Note also that state law may contain other requirements with which the FFL (or even a private seller) must comply before selling a handgun to a potential purchaser, such as verifying that the purchaser has a purchase permit, or waiting an allotted number of days before transferring the pistol to the purchaser. You'll need to check your state laws for these.

Quote:
Originally Posted by rifleman8
. . . .I'm a little confused as to the "Actual Buyer/Transferee" section. If I'm understanding correctly, according to this, "You are the actual transferee/buyer if you are legitimately purchasing the firearm as a gift for a third party," a parent would be the actual buyer if they were to gift it to me.
There is nothing under federal law to prevent one non-prohibited person from purchasing a firearm as a gift for another non-prohibited. IOW, if Al (fictitious, but not a prohibited peson) goes down to Frank Fletcher's Famous FFL shop (fictitious, but I like the alliteration) and sees a pistol that he thinks would make a great gift for Bob (also fictitious, also non-prohibited). Alfred can buy it, mark himself as the actual purchaser, and go give it to Bob. I'm sure that Bob will be very happy. However, if Bob gave Al some money and asked Al to go pick up that nice gun from FF's FFFL shop, then Al would not be the "actual purchaser" within the meaning of the relevant laws, and cannot make the purchase. If he does so, he has: (a) engaged in a straw purchase; and (2) would have to lie on the 4473 where it asks if Al is the actual purchaser. These are big no-nos, as in felony-type no-nos.

Quote:
Originally Posted by rifleman8
However, I'm confused as to the actual ownership. I thought that handguns were registered to the owner by serial number.
Nope. There's no federal firearm registry. I haven't done a survey, but I would also guess that in most states, there's no registry. Certain jurisdictions do have registration requirements, though. DC, NY, CA, IL come to mind. I'm afraid that I don't know what PA does on this.

Quote:
Originally Posted by rifleman8
. . . .Is this something the local PD would be knowledgeable in? Maybe a trip there would help clear things up.
Perhaps yes, perhaps no. If you're going to go visit them, be sure that you do so before taking action to purchase a handgun. I would also suggest reviewing your local and state laws and, if it still doesn't make sense, find a local attorney with some experience in firearms laws and go get a short consult on the matter.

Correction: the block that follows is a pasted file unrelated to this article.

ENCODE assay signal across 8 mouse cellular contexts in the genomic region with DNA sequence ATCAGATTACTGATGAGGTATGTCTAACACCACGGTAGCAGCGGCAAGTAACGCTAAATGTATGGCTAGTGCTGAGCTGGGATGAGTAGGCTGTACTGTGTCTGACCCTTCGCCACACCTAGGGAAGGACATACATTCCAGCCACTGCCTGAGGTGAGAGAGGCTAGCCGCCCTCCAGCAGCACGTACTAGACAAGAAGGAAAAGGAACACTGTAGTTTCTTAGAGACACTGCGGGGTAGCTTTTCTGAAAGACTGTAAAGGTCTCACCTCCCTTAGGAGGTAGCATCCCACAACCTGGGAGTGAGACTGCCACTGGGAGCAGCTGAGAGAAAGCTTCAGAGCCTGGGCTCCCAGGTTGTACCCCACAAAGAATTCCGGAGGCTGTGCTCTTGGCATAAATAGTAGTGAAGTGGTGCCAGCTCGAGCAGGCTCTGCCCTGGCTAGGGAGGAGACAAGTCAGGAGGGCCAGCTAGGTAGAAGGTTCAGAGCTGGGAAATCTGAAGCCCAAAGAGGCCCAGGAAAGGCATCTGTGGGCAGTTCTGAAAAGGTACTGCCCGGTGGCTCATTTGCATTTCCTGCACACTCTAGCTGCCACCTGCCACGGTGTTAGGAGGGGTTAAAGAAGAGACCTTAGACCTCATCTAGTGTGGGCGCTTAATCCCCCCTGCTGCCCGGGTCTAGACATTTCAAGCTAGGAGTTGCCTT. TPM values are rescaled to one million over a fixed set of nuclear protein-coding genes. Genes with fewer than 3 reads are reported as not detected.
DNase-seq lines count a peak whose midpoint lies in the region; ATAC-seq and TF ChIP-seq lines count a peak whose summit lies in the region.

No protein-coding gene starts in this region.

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Old April 19, 2012, 01:36 PM   #11
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Spats, I hope you forgive my mistake of not including that a FFL needs to adhere to state laws also.

Quote:
Originally Posted by rifleman8
However, I'm confused as to the actual ownership. I thought that handguns were registered to the owner by serial number.
The below may also be of some help for you since it explains it with out some of the legal wording.

From http://www.pafoa.org/law also please note,

Quote:
Do I have to register my firearms in Pennsylvania?

No, in fact in Pennsylvania it is actually illegal for any government or police agency to keep a registry of firearms per 18 Pa.C.S. § 6111.4 (Registration of firearms). If you legally possess bring your firearms into the Pennsylvania or come into possession of the firearms legally, no further action is required.

It should be noted however that all transfers of handguns in Pennsylvania are required to go through the Pennsylvania Instant Check System (PICS) and as such the Pennsylvania State Police keep a "Sales Database" of all handguns purchased within the Commonwealth. While almost any casual observer can see that this database clearly violates the spirit of 18 Pa.C.S. § 6111.4 (Registration of firearms), in the Pennsylvania Supreme Court agreed with the Pennsylvania State Police that because the database is not a complete record of all handgun ownership (as people bringing handguns into the state do not have to register them), it does not.
The statute 18 Pa.C.S. § 6111: Sale or transfer of firearms, list the exceptions of gifting to a child, grandchild, spouse, or similar.

If you want to go speak with someone in law enforcement, I will recommend that you go to the sheriff's office for the county you live in, and speak to the person there who deals with firearm issues. Most Police departments do not handle the permiting process, though there are exceptions. Speaking with a lawyer who is experienced with this area of law is a good thing as well. Also feel free to research this yourself.
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Old April 19, 2012, 01:49 PM   #12